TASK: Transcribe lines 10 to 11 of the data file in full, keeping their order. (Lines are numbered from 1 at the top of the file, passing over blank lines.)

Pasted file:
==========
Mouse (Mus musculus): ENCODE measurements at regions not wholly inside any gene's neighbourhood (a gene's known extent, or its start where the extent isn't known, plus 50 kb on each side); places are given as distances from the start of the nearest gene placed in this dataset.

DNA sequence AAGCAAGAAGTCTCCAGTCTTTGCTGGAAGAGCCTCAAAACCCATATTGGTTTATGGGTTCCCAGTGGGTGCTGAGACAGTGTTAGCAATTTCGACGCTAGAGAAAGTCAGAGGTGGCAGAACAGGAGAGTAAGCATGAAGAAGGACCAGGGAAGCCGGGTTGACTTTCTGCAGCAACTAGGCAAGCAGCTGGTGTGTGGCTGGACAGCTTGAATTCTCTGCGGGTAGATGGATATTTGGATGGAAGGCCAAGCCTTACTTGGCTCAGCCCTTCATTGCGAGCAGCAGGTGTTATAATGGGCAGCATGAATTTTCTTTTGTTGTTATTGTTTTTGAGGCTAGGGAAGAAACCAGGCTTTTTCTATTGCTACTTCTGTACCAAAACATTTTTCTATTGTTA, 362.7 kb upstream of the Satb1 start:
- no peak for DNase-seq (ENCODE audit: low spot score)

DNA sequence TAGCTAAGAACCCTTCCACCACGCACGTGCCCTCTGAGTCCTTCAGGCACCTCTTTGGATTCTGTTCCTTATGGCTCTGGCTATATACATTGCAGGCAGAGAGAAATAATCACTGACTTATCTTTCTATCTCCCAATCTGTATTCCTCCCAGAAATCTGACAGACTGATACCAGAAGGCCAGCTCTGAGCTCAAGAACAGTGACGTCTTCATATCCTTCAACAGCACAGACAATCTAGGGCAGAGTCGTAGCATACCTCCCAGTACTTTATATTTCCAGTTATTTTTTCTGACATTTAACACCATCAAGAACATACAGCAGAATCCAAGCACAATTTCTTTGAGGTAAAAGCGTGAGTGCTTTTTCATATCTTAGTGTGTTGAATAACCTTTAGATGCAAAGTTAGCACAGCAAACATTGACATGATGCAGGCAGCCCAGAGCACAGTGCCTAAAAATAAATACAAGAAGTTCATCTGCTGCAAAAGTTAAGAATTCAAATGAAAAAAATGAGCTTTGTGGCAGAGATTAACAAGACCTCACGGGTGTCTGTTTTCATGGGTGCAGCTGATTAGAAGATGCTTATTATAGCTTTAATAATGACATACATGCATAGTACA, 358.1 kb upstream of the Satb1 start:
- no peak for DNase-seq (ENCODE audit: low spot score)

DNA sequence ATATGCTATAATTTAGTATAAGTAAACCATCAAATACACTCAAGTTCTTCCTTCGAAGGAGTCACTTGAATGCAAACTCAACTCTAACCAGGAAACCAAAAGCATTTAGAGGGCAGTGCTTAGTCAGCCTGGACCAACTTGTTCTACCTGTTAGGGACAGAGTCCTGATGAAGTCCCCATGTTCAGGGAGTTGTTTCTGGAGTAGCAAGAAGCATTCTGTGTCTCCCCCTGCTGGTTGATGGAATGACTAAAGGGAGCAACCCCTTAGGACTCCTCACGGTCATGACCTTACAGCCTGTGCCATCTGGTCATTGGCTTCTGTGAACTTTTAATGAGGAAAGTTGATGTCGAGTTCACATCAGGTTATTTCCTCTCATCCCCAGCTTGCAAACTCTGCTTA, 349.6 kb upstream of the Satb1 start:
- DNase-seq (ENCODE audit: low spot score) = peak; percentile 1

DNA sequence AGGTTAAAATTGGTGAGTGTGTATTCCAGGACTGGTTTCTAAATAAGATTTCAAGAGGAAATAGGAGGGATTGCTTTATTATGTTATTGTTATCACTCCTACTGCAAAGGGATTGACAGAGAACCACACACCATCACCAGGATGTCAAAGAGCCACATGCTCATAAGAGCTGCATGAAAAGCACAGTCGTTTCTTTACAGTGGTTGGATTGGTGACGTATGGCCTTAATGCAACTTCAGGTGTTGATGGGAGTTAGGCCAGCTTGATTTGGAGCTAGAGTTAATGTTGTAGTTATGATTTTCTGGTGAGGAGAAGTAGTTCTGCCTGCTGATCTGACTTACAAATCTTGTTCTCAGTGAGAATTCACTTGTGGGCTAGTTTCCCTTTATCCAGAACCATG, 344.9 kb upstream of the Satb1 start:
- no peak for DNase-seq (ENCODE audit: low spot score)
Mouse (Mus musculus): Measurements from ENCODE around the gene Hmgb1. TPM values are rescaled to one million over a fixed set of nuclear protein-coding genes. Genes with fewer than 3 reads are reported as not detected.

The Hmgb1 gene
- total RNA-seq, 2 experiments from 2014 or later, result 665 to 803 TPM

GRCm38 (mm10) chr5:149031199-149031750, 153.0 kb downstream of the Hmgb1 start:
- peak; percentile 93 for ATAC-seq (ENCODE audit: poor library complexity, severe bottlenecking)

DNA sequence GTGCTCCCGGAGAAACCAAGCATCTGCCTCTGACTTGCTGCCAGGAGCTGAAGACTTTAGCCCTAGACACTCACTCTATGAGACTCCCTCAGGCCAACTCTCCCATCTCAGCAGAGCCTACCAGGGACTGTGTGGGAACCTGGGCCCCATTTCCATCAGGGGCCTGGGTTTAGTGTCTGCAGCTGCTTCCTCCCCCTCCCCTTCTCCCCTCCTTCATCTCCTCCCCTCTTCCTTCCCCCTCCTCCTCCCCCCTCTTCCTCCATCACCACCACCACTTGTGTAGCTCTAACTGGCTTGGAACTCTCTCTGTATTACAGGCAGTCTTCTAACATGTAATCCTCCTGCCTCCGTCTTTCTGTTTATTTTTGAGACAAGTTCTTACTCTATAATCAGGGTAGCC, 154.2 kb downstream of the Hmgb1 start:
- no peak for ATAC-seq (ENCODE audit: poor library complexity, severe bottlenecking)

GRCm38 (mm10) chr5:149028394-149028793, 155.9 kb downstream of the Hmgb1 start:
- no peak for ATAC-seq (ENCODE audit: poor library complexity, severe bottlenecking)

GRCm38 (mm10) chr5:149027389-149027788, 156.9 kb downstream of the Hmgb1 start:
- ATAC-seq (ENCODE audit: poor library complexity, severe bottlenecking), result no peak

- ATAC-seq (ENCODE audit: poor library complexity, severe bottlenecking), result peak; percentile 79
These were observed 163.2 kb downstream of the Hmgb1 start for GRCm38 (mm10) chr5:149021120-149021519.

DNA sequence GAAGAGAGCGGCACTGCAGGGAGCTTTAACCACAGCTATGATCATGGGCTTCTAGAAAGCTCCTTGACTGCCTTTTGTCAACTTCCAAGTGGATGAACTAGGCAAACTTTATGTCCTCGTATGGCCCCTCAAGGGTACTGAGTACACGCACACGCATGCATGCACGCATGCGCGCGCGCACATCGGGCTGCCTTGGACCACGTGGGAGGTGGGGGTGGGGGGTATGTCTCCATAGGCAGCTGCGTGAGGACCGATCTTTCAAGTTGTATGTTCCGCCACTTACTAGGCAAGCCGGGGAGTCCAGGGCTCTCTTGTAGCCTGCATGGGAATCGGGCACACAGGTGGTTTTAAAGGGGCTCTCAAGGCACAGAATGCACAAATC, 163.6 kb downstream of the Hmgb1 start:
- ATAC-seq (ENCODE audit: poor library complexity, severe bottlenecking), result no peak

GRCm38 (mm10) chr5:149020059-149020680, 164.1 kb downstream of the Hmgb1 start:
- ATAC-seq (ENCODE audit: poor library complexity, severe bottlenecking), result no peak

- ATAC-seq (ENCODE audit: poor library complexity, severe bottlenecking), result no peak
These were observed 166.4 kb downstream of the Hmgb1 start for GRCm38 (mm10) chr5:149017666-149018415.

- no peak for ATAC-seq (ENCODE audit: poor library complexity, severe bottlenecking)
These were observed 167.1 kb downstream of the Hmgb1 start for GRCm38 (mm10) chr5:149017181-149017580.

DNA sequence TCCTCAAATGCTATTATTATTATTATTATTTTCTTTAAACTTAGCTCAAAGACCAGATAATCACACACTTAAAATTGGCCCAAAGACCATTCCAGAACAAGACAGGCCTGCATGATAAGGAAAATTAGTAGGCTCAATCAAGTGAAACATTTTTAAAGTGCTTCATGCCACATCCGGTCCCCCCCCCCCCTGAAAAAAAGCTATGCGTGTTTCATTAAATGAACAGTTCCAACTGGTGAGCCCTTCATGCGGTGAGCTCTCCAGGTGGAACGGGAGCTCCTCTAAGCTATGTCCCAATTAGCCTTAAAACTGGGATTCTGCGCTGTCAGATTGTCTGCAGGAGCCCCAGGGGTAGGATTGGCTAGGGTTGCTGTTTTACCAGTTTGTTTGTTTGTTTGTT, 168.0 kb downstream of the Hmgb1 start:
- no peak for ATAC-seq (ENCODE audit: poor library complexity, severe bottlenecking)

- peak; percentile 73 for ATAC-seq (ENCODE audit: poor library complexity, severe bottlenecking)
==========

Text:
Mouse (Mus musculus): Measurements from ENCODE around the gene Hmgb1. TPM values are rescaled to one million over a fixed set of nuclear protein-coding genes. Genes with fewer than 3 reads are reported as not detected.

The Hmgb1 gene